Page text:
Bid to cut number of first time offenders
A YOUTH justice plan has been approved and will be adopted by North Somerset Council in an attempt to cut the number of first time offenders and youngsters going to jail.
At the full council meeting last week Mike Rees, service manager of the Youth Offending and Prevention Service which will work with the council, said even though there have been significant cuts to the service, it will still aim to reduce the number of first time entrants into the justice system.
He said: “It is a statutory plan of the council and it aims to reduce offending, first time offending and the cost of custody by diverting these young people away from the courts. The youth justice system is a preventative arm but it is in a dire financial situation.”
Last year the council recorded that 14 of 78 young people in North Somerset committed 111 of 165 offences.
Conservative councillor Jeremy Blatchford said: “This programme is an example of joint working and it has proved to be a particularly successful example of how to reduce offending.”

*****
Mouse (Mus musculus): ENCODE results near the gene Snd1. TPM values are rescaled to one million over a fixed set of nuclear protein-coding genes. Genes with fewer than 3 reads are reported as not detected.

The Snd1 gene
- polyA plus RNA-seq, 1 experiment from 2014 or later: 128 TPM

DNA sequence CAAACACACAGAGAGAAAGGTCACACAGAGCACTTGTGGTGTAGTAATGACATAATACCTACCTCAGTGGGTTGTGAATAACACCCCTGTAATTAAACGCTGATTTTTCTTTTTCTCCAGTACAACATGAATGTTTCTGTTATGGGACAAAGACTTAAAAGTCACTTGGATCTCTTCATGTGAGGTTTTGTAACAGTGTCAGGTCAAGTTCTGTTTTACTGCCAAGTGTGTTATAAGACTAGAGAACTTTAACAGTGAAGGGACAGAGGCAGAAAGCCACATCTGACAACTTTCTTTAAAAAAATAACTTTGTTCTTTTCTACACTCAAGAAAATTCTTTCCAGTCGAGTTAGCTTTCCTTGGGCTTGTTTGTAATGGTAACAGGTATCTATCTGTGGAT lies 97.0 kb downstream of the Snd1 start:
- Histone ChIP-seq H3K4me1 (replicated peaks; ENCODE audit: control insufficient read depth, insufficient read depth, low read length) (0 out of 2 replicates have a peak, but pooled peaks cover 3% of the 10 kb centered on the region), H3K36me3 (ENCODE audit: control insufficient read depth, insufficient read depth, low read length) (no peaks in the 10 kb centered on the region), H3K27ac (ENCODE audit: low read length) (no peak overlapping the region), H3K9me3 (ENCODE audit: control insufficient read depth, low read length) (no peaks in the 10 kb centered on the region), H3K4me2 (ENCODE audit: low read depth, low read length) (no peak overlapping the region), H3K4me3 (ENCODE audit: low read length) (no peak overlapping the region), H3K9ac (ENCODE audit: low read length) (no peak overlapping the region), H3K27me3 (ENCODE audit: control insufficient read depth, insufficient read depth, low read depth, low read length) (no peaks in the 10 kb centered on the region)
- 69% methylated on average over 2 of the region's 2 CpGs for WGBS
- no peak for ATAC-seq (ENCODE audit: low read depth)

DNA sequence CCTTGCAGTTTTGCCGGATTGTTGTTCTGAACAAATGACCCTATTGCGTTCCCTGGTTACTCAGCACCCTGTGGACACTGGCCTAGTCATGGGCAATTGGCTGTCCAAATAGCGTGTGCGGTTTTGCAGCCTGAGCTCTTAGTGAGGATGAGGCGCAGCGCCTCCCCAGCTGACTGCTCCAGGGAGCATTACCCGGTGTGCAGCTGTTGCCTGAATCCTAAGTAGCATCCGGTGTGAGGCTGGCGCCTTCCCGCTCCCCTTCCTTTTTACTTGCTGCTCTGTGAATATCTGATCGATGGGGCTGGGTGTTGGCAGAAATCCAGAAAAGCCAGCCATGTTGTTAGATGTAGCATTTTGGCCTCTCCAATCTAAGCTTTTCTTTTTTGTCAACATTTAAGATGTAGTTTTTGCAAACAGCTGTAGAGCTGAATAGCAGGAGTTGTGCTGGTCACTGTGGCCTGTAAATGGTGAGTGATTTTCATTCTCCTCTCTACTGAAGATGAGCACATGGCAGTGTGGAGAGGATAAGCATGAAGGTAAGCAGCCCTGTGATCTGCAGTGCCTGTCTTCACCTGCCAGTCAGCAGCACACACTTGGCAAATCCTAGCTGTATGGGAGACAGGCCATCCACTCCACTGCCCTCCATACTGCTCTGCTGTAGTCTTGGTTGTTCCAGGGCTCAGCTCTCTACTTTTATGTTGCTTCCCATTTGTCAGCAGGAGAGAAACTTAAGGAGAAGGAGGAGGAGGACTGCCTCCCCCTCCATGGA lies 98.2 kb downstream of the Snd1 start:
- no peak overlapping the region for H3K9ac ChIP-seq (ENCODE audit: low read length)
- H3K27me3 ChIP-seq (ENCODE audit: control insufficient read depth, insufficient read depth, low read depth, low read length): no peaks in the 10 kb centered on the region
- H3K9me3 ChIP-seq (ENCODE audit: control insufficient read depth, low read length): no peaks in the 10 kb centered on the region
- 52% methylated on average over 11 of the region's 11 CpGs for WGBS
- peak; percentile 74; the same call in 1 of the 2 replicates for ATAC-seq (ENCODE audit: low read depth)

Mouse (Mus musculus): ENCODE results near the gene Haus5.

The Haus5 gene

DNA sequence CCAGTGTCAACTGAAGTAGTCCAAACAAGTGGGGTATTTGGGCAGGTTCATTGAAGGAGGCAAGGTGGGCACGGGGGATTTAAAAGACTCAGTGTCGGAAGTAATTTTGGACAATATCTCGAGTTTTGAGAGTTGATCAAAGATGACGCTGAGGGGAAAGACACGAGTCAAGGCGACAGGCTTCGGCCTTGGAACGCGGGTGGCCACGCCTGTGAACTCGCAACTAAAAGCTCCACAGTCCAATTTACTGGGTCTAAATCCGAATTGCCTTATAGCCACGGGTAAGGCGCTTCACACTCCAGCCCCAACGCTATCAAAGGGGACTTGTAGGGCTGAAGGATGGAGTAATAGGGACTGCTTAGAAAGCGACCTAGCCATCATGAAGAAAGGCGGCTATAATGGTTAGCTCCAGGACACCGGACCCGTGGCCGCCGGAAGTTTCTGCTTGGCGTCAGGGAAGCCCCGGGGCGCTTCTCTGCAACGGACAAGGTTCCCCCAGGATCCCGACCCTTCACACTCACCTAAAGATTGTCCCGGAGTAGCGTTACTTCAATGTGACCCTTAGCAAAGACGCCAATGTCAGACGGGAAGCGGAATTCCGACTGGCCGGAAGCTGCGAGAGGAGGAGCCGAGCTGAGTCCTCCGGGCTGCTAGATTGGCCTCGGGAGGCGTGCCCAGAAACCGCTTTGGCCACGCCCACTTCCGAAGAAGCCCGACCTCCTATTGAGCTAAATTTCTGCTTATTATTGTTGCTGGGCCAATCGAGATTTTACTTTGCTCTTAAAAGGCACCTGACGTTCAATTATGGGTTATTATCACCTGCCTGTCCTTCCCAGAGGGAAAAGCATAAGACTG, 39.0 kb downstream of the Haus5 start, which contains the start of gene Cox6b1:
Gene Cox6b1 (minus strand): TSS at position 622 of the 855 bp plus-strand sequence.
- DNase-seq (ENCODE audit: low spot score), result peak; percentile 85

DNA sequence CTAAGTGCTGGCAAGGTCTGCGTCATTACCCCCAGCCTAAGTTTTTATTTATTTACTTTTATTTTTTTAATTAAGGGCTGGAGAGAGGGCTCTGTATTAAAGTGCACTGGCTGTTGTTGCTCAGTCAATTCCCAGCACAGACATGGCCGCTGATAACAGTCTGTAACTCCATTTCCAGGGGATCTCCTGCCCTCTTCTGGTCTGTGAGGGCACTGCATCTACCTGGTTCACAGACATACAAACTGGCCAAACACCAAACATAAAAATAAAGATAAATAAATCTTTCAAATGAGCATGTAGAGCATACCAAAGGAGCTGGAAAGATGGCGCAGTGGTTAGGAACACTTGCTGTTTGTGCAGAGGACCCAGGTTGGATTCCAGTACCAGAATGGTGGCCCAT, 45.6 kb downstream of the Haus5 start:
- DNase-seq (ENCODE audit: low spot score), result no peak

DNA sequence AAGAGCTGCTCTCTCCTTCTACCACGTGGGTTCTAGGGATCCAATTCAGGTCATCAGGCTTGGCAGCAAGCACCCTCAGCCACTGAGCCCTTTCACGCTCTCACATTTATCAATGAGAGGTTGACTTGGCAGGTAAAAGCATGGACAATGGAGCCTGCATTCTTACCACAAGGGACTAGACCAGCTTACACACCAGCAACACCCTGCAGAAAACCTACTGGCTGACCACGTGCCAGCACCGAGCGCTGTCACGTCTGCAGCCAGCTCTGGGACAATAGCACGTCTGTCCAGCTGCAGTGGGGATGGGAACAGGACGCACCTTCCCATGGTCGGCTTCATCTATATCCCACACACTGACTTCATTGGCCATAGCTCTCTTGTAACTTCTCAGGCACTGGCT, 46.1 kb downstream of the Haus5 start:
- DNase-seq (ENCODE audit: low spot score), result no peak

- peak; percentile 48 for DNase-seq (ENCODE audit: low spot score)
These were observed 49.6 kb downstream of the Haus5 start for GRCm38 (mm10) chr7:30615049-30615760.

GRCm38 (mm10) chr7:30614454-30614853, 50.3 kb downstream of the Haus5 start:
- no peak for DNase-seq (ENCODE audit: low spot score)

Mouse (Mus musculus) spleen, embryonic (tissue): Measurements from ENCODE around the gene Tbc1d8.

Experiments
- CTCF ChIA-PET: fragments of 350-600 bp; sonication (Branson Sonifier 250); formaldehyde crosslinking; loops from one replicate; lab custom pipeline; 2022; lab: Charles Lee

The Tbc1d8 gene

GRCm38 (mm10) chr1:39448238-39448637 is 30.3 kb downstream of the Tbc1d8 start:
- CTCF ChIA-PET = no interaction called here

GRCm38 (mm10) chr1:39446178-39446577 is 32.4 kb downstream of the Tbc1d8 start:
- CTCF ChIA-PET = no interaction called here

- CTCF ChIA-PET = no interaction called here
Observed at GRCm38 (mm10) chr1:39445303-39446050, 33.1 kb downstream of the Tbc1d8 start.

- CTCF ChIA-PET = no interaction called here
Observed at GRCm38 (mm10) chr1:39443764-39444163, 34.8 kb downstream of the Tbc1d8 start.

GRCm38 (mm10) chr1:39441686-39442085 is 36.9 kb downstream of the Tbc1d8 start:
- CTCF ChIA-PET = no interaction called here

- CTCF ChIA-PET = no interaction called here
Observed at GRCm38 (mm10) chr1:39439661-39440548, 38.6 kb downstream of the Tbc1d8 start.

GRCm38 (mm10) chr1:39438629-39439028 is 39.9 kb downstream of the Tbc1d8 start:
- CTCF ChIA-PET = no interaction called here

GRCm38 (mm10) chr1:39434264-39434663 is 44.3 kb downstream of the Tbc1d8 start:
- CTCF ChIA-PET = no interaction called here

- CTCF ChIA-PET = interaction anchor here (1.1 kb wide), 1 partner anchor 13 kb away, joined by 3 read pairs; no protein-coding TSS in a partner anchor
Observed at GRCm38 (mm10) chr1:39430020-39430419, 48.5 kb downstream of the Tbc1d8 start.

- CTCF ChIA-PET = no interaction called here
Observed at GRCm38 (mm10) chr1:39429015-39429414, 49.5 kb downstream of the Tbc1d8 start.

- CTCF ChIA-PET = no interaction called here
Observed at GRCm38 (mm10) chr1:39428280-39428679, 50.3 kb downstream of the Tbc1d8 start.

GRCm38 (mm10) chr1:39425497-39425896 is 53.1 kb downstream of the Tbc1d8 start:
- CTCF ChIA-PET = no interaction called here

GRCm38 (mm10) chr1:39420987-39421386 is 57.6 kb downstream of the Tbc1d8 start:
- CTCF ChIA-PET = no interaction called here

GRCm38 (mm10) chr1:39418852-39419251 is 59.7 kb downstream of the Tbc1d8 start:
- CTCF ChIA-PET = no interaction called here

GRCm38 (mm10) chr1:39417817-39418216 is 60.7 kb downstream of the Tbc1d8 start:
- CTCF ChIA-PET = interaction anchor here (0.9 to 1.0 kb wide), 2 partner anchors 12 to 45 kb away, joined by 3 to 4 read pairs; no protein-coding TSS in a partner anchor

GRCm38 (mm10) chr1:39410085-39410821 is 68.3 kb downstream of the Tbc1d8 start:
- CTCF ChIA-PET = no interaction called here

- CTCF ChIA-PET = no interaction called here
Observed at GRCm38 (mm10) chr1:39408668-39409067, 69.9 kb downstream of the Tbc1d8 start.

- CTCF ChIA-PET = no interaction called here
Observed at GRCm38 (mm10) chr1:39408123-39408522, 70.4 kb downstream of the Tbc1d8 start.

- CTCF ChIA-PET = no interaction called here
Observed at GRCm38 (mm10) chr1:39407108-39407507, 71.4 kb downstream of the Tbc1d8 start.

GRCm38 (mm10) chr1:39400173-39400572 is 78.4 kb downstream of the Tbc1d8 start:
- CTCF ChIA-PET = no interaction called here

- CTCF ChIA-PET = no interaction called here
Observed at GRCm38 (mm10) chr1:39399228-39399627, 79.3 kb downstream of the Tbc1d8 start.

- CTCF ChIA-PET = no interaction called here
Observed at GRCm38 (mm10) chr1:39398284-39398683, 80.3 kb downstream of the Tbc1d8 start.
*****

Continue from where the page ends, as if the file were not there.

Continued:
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Some members of the council were not convinced by the initiative and Independent councillor Donald Davies said: “I find it disappointing that Cllr Blatchford wants to score points by pointing out a minority activity. We think it’s a cheap shot in the making.”
Mr Rees said: “There is an increase in people entering into the criminal justice system. And police often impose youth restorative disposals, which do not count as a criminal sanction, and gives a reduction in offending.
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“When it comes to re-offending a small number of people are responsible for disproportionate crime. We try to keep people on community orders, but some necessarily go to prison.”
Independent councillor David Shopland said: “This plan has reduced the number of first time entrants into the justice system and it is appalling that the council’s contributions have been cut by a third. Our youth services are important but not as important as keeping children out of prison.”